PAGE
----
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"We Tibetans are looking for a legitimate and meaningful autonomy, an arrangement that would enable Tibetans to live within the framework of the People’s Republic of China."

A tempest in Tibetan temples

February 11, 2011

Allegations of spying and media manipulation lay bare the divisions in
Tibetan Buddhism and tensions between China and India. Mistrust between
rival Karmapas belies the image of a placid religion.

By Mark Magnier, Los Angeles Times
February 7, 2011, 9:27 p.m.

Reporting from Dharamsala, India —
He's a "living Buddha" with movie-star good looks and an iPod, a
25-year-old who rubs shoulders with Richard Gere and Tom Cruise and is
mentioned as a successor to the Dalai Lama.

Now allegations that he's a Chinese spy, and a money launderer to boot,
have laid bare divisions in the outwardly serene world of Tibetan
Buddhism and longtime tensions between China and India.

There's a lot at stake. The Karmapa is among Tibetan Buddhism's most
revered figures and heads the religion's wealthiest sect, with property
estimated at $1.2 billion worldwide. His appointment was approved by
both Beijing and the Dalai Lama — a rarity — but rivals say he isn't the
legitimate leader.

Tibetan Buddhism's image of placid chanting and sublime meditation
belies a more edgy history, analysts say, replete with religious figures
attacking each other and alliances between monasteries and brutal warlords.

The Dalai Lama heads one sect of Tibetan Buddhism, the so-called yellow
hats, a reference to their headgear, while the Karmapa heads a black-hat
sect.

After the 16th Karmapa died in 1981, top lamas split over who should
replace him, resulting in three rivals, significant distrust and a fight
over control of the previously shared Rumtek Monastery in Sikkim.

"We in the West tend to project all our fantasies about mystical
spiritualism onto Tibetan Buddhism," said Erik Curren, author of
"Buddha's Not Smiling: Uncovering Corruption at the Heart of Tibetan
Buddhism Today." "It's really like a civil war. There's lots of acrimony."

Last week, some 2,000 Tibetans trudged down steep mountain roads to the
Gyuto Ramoche Temple, the residence of the Karmapa Ogyen Trinley Dorje,
to show their support for the man at the center of the allegations.

"Long live his holiness Karmapa," monks and worshipers chanted,
fingering prayer beads and holding aloft pictures of him with the Dalai
Lama.

The allegations, largely unsubstantiated, were widely repeated in major
Hindi- and English-language media here, prompting aides and supporters
to wonder who's fanning the negative publicity.

"There's definitely been a witch hunt," said Kate Saunders, a
spokeswoman for the International Campaign for Tibet. She said that with
the Dalai Lama aging, Karmapa Ogyen Trinley Dorje is someone able to
unify the diverse community.

Some believe Indian security officials may be behind the raids and
publicity, concerned over the sect's many temples along the sensitive
India-China border, keen to boost budgets and influenced by supporters
of a rival Karmapa.

"The Karmapa is definitely not a Chinese spy," said Deki Chungyalpa, an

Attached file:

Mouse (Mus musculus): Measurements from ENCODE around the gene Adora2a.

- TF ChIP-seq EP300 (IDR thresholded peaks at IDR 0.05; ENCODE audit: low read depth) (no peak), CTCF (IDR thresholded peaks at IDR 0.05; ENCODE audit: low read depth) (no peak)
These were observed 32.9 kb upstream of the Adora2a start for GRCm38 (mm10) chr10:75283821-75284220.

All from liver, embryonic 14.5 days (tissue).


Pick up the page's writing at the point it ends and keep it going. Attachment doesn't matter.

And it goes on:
advisor. "I think Indian officials and the media had a role in spreading
this. It makes the situation a lot more volatile." Followers added that
supporters of a rival Karmapa may be involved.

Rabjam Rikki, private secretary to Karmapa Trinley Thaye Dorje, said
such suggestions were completely unfounded.

The latest incident began Jan. 26 after police discovered $220,000 in a
car at a checkpoint. Under questioning, the driver said it came from the
Karmapa Ogyen Trinley Dorje.

A search of the leader's religious offices then turned up $1.4 million
more in cash, including $165,000 in Chinese currency, fueling media
speculation that the Karmapa was working for Beijing. Under Indian law,
residents can hold $2,000 in foreign currency.

"Misunderstandings and mistakes" happened, the Karmapa told followers
last week, but he expressed faith that the truth would prevail.

Aides said the cash came from foreign devotees and that the money at the
checkpoint was intended for the purchase of land for a new monastery.

Tibetan refugees are not allowed to buy land in India, and buying
through an Indian proxy is also illegal. But aides said they had
repeatedly informed the Indian government of their plans.

"If you go strictly by the rules, yes, but it wasn't done with any bad
intention," said spokesman Karma Topden.

Late last month, Chinese Communist Party official Xu Zhitao said the
Karmapa was not a Chinese spy, although that's done little to settle the
issue.

"It's possible this is a deliberate salvo by China to stir up more
controversy," said Robbie Barnett, director of Columbia University's
Modern Tibetan Studies Program, given that many Indian intelligence
officials tend to believe the opposite of what Chinese officials say.
"They must be rubbing their hands with glee."

"There is a lot of tension and politics being played out," said Srikanth
Kondapalli, a China studies professor at New Delhi's Jawaharlal Nehru
University.

Some fear the infighting could undermine the larger struggle for more
cultural and religious freedom for Tibetans under Chinese control.

"It really damages our image," said Tenzin Tsundu, an activist with Free
Tibet.

Some analysts said some Westerners have a rosy-eyed view of Tibetan
Buddhism, perhaps a reflection of their disillusionment with Western
religions.

"Inter-sect conflicts involving physical violence is nothing new,"
Curren said. "It's just like any religion. It has its share of bad
apples, but that doesn't spoil the whole barrel. The sooner Westerners
realize that, the better."

mark.magnier@latimes.com

Anshul Rana of The Times' New Delhi Bureau contributed to this report.
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